Wednesday, May 13, 2009

Las Aves Archipelago (Barlovento and Sotavento) is a great link to look at - explains a lot more than I ever could! There are two islands that we wanted to see, Isla Aves de Barlovento and Isla Aves de Sotavento.

They were different from the others in that they (at least Barlovento) was a total bird sanctuary with a very different geographic layout (flora and fauna too) from the others.

After we anchored, Paul & Joyce were approached by a coastguard boat. "Uh oh" we thought immediately. However, we could see immediately that these guys were professionals, simply from how they tied up to the LadyH - they kept a respectful distance and 3 of the men stayed on their boat, with only one going onto the LadyH. We were going to the LadyH for dinner that night and Paul mentioned that to the coastguard, so the coastguard said that it would be OK if we dinghied over there and just brought our boat papers, which is what we did. What a true professional he was - charming, polite, efficient, just as they should be. Anyway, it was a relief to get that boat paperwork out the way and it was a pleasure to check in there. Nothing like the Juan Griego coastguard check-in where they rammed into your boat before tying up to your guardrail.

The catamaran anchored there is Selah - a cat we'd bumped into a few times before, usually spending a night or two in the same anchorage before one of us would leave. British flagged vessel (Yasmin is from Australia, Leo is from Rome and Lara the dog is from, actually, don't know where she's from) . We first saw them in Sarqui and our itineraries have more or less been identical except for a day here or there. They are heading off to the Pacific.

This is the island from a distance.

That night in Barlovento we played Mexican Train (Snake) on the Lady H. Another great night! We didn't swim or snorkel in Barlovento at all - there were probably some good areas to do it but I felt that with so many birds on the island, the water couldn't be that clean and I didn't really want to get in the water there.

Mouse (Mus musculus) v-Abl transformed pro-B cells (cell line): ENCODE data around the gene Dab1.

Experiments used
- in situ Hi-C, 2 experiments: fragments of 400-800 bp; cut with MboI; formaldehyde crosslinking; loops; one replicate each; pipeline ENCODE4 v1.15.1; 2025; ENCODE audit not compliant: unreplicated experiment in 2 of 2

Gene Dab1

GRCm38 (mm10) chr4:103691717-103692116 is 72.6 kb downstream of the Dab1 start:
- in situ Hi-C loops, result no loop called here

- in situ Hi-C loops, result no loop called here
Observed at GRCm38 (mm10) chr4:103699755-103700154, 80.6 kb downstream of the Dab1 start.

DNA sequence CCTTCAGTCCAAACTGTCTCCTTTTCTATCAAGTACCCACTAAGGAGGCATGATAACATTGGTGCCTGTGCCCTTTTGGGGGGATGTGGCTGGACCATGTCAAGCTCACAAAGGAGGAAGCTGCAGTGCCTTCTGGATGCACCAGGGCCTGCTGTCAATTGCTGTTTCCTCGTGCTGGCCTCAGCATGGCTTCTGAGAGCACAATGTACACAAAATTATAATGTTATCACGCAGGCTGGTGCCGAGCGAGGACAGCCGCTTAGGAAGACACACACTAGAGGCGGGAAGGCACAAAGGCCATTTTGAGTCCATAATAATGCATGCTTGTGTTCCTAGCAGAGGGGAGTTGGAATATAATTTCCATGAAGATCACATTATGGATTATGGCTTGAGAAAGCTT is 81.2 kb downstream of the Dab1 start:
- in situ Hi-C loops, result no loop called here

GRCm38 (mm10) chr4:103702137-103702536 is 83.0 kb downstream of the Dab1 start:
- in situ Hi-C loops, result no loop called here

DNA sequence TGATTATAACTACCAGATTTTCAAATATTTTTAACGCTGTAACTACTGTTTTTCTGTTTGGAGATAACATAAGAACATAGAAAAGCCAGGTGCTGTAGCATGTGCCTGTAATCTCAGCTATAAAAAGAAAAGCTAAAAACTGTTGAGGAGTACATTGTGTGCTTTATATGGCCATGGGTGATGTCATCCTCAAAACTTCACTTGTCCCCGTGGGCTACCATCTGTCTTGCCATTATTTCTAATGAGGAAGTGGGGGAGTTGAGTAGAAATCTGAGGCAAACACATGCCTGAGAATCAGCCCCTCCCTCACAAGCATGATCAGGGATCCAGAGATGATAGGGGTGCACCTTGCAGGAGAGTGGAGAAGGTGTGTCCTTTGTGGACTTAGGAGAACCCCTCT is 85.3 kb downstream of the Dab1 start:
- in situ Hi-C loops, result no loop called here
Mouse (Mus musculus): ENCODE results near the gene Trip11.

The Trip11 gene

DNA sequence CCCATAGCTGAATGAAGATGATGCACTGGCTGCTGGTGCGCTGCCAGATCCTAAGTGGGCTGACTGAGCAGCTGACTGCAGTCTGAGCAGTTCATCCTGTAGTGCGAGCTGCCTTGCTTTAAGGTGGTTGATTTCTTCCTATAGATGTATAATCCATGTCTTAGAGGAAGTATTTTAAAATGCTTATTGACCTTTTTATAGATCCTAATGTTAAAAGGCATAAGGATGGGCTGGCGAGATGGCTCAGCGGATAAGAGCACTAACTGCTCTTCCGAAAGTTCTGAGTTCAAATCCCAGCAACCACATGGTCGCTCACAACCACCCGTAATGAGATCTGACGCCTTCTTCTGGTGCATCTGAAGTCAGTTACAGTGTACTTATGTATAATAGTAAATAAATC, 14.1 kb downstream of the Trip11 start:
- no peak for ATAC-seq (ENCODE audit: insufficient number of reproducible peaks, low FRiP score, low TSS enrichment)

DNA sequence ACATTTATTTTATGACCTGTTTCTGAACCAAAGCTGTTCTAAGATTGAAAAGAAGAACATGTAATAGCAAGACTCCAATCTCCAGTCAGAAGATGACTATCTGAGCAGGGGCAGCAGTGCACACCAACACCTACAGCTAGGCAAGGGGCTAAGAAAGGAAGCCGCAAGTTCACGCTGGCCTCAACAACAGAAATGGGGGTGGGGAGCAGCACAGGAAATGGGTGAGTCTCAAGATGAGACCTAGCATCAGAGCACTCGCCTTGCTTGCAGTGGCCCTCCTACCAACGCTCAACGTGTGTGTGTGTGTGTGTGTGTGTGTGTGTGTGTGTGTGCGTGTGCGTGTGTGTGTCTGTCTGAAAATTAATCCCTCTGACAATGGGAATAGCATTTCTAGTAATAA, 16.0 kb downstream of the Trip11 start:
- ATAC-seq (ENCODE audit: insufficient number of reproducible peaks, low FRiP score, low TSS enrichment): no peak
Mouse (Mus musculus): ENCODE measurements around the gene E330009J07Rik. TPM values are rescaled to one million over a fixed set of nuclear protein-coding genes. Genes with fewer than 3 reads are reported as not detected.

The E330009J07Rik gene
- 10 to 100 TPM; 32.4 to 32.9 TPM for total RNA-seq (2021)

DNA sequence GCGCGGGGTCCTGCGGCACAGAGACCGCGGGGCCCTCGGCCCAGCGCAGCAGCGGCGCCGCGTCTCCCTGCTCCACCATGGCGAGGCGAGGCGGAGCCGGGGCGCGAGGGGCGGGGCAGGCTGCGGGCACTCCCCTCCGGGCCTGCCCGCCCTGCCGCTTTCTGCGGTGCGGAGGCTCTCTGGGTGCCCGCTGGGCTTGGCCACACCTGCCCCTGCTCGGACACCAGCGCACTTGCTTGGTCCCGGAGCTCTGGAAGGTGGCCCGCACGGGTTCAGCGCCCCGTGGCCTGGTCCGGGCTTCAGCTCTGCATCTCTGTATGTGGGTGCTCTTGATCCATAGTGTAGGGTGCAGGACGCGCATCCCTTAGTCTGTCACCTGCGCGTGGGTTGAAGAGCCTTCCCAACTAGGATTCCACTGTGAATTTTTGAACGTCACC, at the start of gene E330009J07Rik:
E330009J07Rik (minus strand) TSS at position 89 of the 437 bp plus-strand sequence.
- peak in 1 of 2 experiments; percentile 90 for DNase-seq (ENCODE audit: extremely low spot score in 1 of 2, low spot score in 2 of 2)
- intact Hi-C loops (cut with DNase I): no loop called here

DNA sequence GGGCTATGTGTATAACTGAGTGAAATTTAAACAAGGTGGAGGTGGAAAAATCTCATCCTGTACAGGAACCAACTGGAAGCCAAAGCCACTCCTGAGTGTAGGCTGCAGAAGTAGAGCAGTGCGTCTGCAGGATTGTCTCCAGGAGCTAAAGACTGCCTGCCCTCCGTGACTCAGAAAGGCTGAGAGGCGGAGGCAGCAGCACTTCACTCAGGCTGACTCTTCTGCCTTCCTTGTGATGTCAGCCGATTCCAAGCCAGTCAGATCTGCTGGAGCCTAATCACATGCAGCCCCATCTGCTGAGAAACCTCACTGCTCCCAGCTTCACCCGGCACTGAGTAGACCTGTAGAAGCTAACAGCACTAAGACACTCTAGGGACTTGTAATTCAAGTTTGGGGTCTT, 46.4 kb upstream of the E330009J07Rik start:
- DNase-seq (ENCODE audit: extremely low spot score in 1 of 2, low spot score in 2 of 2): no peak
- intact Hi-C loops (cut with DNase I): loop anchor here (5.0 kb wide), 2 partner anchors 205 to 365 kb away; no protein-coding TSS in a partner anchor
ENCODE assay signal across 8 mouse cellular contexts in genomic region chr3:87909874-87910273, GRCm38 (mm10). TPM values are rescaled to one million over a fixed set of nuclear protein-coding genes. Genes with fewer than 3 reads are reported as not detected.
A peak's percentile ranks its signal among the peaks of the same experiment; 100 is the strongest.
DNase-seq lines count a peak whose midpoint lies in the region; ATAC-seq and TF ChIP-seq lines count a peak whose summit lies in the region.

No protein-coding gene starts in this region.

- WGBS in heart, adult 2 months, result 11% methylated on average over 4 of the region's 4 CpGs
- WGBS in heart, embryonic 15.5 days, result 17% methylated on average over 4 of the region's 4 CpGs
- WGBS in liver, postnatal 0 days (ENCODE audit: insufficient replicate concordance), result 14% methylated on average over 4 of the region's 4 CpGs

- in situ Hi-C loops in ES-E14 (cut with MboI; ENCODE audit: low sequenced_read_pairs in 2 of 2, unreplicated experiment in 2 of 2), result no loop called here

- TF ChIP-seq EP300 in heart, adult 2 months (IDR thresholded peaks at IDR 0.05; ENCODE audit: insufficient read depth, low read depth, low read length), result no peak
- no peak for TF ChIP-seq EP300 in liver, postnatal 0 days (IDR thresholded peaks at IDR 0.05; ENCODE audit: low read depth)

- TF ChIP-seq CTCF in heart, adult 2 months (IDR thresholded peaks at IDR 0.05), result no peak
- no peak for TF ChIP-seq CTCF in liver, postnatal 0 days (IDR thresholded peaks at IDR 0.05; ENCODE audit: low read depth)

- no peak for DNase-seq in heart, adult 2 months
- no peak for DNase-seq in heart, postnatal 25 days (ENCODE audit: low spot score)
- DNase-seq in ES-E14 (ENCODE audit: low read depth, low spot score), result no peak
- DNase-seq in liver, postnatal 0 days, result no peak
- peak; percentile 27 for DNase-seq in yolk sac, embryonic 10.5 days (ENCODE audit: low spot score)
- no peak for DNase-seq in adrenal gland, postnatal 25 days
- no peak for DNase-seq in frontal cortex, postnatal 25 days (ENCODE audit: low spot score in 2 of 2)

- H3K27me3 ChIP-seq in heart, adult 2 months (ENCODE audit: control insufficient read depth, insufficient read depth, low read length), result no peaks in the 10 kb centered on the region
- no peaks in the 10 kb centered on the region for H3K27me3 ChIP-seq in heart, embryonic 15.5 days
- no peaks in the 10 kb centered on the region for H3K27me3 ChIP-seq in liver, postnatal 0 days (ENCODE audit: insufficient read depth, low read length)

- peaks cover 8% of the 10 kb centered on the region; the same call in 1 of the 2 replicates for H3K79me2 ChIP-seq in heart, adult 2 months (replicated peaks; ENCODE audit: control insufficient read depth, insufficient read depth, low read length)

We took our dinghy up one of the estuaries - not actually a river but a sort of lagoon mouth - the lagoon was long and narrow, sort of like a very short river, but ended abruptly with trees. Birds everywhere - really lovely.

The photo below was taken from inside the estuary/river mouth out to sea and Delphi and Lady H.

The baby birds were adorable - covered in fluff, as if they all had big fluffy hoodies on.

This was the tiniest island we'd ever seen, we actually pulled our dinghies up onto it for a few minutes because, well, it had to be done - how could you go by this island and not go ashore?

Spot the pteradactyl below. Talk about the land that time forgot.

And of course no trip to Las Aves would be complete without some video. These are all of Barlovento. For some reason I didn't take any photos of Sotavento - it didn't have trees or birds like this, it was very similar to all the other places - beaches, reefs, fishermen diving for molluscs of some sort, pretty flat, pretty waters.

and some more....

and of course, here we are pulling into Barlovento with Lady H ahead of us, both of her poles out.

World Clocks